Albertsons is testing a smart trolley

Diving brief:

  • Albertsons is testing smart carts made by Seattle-based Veeve at two locations — an Albertsons store in Eagle, Idaho, and a Safeway store in Pleasanton, Calif. — according to a report last week in WoodDev this has been confirmed by Veeve.
  • Veeve is also testing its carts with Kroger in several Midwestern markets, said Shariq, CEO of Veeve. Siddiqui noted. This builds on the single-store pilot Kroger announced earlier this year with Caper, which was recently acquired by Instacart.
  • Grocers are taking a close look at smart carts, which claim to speed up the shopping process for consumers and provide valuable business insights to retailers.

Overview of the dive:

Albertsons’ Smart Cart Pilot is currently in its early stages, and it’s unclear if it will expand beyond a few stores. A spokesperson for Albertsons confirmed it was testing the technology but declined to answer questions about its performance to date, whether the company is working with other smart cart makers and other details.

The test indicates that Albertsons, like other retailers, is looking closely at smart carts as a way to improve the shopping experience and also provide consumers with data on in-store purchases. Amazon’s development of the Dash Cart, which the company unveiled for its Fresh stores last year, has prompted grocers to test the technology themselves, and Instacart’s acquisition of Caper last month appears to be laying the groundwork for this. ‘a large-scale expansion of smart carts inside stores across the country.

News that Albertsons rival Kroger was testing a smart cart made by Caper emerged earlier this year, and the grocer has expanded that series to also include carts made by Veeve. A Kroger spokesperson did not respond to an inquiry into the scope of its smart cart testing at this point. An Instacart spokesperson, meanwhile, said Caper has hundreds of carts working with grocery chains like Kroger, Wakefern and Sobeys, and said tech companies are currently working to cut the cost of each carriage.

Companies like Caper and Veeve are also working to make smart carts easy for shoppers to use. Veeve’s technologically-enhanced cart integrates with Albertsons’ loyalty program and uses a combination of barcode scanning and computer vision technology to register the products customers select, according to Siddiqui. Shoppers are required to scan a barcode on every item, including produce, deli and prepared food selections, while sensors inside the cart capture the product placed inside and then the weigh, if necessary. Sensors can also detect if a shopper removes an item from the cart and deduct it from the running total.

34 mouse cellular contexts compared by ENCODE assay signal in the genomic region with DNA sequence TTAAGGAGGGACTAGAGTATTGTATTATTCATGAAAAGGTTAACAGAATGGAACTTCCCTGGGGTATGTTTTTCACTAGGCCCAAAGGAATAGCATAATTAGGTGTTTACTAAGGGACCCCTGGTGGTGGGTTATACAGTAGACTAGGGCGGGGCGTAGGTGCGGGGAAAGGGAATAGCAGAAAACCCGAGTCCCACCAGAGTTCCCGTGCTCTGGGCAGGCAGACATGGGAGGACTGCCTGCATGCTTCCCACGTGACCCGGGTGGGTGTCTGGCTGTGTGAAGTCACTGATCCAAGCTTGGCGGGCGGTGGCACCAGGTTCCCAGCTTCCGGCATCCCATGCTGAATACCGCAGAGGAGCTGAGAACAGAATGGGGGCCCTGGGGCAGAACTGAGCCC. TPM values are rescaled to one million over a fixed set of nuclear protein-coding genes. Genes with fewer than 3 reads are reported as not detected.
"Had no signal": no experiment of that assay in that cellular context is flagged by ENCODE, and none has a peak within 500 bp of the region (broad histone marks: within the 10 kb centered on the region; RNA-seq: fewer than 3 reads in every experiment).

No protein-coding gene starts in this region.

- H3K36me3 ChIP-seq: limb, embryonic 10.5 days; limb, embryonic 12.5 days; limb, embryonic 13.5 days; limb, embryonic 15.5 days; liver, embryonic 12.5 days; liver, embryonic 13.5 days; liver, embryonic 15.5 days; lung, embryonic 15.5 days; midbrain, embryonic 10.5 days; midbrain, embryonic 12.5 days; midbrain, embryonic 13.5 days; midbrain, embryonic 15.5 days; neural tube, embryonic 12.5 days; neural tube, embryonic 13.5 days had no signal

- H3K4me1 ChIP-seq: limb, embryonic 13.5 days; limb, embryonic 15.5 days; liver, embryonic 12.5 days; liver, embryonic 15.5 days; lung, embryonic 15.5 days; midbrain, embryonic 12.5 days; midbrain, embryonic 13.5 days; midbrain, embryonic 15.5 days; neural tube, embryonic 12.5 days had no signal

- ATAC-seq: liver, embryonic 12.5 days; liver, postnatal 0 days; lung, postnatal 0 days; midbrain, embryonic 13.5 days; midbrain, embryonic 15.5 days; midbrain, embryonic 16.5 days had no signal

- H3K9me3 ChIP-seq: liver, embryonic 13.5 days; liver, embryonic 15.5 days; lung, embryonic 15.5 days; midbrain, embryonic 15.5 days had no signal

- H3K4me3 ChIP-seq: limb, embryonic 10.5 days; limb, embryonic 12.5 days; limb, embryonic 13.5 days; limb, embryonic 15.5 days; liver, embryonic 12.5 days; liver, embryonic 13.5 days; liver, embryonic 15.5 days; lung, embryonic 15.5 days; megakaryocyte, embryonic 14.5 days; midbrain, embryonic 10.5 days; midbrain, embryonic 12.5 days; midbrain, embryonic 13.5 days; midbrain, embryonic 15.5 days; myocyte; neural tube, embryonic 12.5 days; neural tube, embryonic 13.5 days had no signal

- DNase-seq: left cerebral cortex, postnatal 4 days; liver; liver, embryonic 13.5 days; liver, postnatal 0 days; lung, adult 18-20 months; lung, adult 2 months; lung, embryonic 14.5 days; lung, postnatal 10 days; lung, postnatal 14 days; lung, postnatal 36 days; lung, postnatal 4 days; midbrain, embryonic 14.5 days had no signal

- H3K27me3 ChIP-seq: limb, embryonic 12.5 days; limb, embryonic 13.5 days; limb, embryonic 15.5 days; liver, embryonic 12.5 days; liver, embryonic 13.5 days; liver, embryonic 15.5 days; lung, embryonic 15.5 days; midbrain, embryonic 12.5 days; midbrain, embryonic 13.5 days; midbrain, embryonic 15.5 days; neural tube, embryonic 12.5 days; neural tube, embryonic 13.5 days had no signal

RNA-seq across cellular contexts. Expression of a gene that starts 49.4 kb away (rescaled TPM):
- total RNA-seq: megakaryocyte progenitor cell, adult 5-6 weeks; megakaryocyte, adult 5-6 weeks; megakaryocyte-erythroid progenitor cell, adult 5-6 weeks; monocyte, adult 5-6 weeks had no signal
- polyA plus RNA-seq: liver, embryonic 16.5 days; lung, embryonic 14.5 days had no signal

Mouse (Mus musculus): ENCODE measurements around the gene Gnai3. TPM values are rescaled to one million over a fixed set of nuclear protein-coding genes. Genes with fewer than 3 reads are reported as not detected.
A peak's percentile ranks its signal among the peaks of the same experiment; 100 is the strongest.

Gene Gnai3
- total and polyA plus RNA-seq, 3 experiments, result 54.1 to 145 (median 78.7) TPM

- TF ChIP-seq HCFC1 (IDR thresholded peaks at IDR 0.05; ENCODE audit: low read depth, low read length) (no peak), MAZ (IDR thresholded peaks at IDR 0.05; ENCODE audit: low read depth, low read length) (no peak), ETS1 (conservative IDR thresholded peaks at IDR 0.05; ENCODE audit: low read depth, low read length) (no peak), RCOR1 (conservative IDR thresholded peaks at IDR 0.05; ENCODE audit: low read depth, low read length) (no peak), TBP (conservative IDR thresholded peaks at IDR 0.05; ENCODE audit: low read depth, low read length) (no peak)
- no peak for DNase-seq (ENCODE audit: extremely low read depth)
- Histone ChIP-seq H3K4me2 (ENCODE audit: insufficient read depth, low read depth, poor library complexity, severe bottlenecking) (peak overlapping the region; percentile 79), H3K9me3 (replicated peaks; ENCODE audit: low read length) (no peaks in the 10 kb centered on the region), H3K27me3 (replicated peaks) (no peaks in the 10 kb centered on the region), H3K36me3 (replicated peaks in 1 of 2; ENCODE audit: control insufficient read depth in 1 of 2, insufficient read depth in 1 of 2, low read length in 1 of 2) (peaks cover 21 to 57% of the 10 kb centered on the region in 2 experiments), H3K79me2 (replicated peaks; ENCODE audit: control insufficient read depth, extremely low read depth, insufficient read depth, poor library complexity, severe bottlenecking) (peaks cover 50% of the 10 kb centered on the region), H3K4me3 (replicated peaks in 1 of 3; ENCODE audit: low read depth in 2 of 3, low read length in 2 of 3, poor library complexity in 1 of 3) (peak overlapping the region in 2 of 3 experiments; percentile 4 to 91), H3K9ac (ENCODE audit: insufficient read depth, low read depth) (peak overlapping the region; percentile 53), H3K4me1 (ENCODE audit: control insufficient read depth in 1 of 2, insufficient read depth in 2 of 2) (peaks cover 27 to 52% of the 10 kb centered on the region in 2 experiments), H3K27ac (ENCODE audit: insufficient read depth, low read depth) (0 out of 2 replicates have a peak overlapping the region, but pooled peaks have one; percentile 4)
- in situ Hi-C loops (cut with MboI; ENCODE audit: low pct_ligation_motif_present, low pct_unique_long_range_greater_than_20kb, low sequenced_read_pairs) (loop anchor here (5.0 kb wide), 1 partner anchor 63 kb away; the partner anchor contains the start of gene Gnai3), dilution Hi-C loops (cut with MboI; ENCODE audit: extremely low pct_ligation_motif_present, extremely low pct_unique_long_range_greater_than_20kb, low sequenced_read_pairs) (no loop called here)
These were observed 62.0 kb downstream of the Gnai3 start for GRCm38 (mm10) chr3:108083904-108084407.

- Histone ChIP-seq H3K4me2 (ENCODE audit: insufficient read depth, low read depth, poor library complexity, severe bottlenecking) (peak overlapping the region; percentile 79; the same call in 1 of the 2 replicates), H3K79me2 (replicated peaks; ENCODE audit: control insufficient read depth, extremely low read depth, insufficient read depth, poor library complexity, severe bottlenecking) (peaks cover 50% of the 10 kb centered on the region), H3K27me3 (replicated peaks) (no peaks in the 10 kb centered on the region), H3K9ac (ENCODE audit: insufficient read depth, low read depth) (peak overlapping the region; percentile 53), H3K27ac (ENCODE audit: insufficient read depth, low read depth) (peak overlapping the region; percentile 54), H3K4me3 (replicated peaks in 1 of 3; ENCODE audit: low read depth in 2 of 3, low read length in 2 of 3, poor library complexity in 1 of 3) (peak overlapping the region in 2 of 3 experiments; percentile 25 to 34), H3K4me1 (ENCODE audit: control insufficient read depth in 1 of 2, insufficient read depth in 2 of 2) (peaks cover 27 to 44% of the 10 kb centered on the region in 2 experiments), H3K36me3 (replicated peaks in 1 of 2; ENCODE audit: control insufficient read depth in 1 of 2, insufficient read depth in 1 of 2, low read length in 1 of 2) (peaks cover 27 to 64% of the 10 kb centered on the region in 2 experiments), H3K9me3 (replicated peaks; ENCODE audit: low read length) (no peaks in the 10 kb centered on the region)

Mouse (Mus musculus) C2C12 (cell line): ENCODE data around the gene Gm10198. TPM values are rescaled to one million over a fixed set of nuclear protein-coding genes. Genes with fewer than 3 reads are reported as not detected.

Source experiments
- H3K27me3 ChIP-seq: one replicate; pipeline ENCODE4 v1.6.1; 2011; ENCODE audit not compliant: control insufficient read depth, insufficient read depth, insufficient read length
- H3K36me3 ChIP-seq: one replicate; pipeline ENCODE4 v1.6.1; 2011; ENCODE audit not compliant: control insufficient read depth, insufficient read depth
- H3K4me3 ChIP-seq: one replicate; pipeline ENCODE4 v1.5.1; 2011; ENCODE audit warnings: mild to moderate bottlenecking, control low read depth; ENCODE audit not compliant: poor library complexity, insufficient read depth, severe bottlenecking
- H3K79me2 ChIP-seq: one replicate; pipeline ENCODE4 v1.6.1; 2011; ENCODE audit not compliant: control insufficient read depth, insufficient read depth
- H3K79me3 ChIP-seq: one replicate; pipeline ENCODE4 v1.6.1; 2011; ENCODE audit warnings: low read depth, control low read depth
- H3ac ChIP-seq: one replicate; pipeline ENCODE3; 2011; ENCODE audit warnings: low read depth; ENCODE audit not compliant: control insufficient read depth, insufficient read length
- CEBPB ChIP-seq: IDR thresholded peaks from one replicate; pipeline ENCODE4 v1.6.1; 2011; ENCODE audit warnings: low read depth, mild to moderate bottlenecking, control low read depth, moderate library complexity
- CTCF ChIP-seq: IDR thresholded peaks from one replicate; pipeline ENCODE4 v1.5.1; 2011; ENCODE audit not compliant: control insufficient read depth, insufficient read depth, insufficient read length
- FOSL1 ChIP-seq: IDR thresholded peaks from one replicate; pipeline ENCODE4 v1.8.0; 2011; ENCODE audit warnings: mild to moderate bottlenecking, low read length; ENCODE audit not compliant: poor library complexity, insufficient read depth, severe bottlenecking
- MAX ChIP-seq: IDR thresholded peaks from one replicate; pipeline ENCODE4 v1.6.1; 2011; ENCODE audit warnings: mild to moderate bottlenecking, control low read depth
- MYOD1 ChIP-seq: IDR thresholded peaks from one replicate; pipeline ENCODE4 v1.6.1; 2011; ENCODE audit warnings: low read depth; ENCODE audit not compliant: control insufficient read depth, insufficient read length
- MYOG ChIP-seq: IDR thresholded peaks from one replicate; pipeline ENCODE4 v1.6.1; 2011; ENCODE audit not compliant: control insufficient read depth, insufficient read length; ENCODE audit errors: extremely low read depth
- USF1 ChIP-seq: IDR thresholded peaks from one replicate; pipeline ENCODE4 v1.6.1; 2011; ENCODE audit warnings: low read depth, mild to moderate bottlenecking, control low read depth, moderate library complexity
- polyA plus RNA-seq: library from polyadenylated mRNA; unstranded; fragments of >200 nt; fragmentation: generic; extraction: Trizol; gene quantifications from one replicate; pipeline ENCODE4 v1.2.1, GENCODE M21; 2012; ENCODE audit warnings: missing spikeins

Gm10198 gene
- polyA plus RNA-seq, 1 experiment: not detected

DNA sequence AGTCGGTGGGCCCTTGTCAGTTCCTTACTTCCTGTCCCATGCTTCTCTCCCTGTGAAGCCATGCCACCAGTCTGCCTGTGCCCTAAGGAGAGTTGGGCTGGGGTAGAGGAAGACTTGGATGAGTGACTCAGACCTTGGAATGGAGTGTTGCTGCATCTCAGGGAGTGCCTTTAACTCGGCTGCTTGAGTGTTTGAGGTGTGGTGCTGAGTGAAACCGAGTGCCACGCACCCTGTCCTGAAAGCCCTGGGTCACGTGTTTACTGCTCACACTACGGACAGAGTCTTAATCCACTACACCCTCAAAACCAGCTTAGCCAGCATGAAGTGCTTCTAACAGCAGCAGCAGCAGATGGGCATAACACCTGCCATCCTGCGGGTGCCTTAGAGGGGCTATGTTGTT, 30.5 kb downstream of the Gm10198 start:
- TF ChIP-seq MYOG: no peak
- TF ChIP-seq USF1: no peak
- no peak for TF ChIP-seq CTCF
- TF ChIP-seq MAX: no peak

A Veeve cart pictured inside an unnamed retailer.

Permission granted by Veeve

Smart cart makers like Veeve and Caper market their computer vision systems, but Siddiqui said grocery store executives have so far felt more secure in requiring shoppers to first scan each product’s barcode. Siddiqui said the carts inside the Albertsons store, which bear the Albertsons logo, function as automatic checkouts, with the computer vision system running in the background and training to better recognize the products. It expects the process by which consumers simply place products in the shopping cart will soon become the primary mode of operation for its retail partners, with barcode scanning as a fallback in case the shopping cart fails to recognize not an article.

Siddiqui said Veeve plans to start adding customization features to its carts starting next year. This includes shopping list integration as well as a store navigation feature that directs shoppers to each item. The company is also working on a tool that lets shoppers select popular local recipes on the cart’s touchscreen and fill out a shopping list, and another feature that reminds shoppers of items they’ve purchased in the past. when they pass in front of them.

Veeve is also exploring e-commerce tools that connect shoppers to retailers’ online marketplaces and allow them to add out-of-stock products from stores to their digital shopping carts.

“You can think of the shopping cart less as a checkout solution and more as a platform,” Siddiqui noted.

However, the most important features for smart carts may be those that provide information to retailers about how shoppers navigate their stores, the products they buy, and other valuable data points. It’s the same value as frictionless payment companies like Trigo, Standard AI and Zippin, which use sophisticated software and AI-enabled cameras to track shoppers and the items they select, promote to retailers. . Retailers like Walmart are also encouraging shoppers to use their app while shopping to scan products for more information and even check out as well.

Overall, this paints a picture of a future where retailers can collect data about in-store purchases at the same granularity as the data they collect about online purchases.

“Scanning the store is no longer optional,” said Siddiqui. “If you don’t, you will be left out.”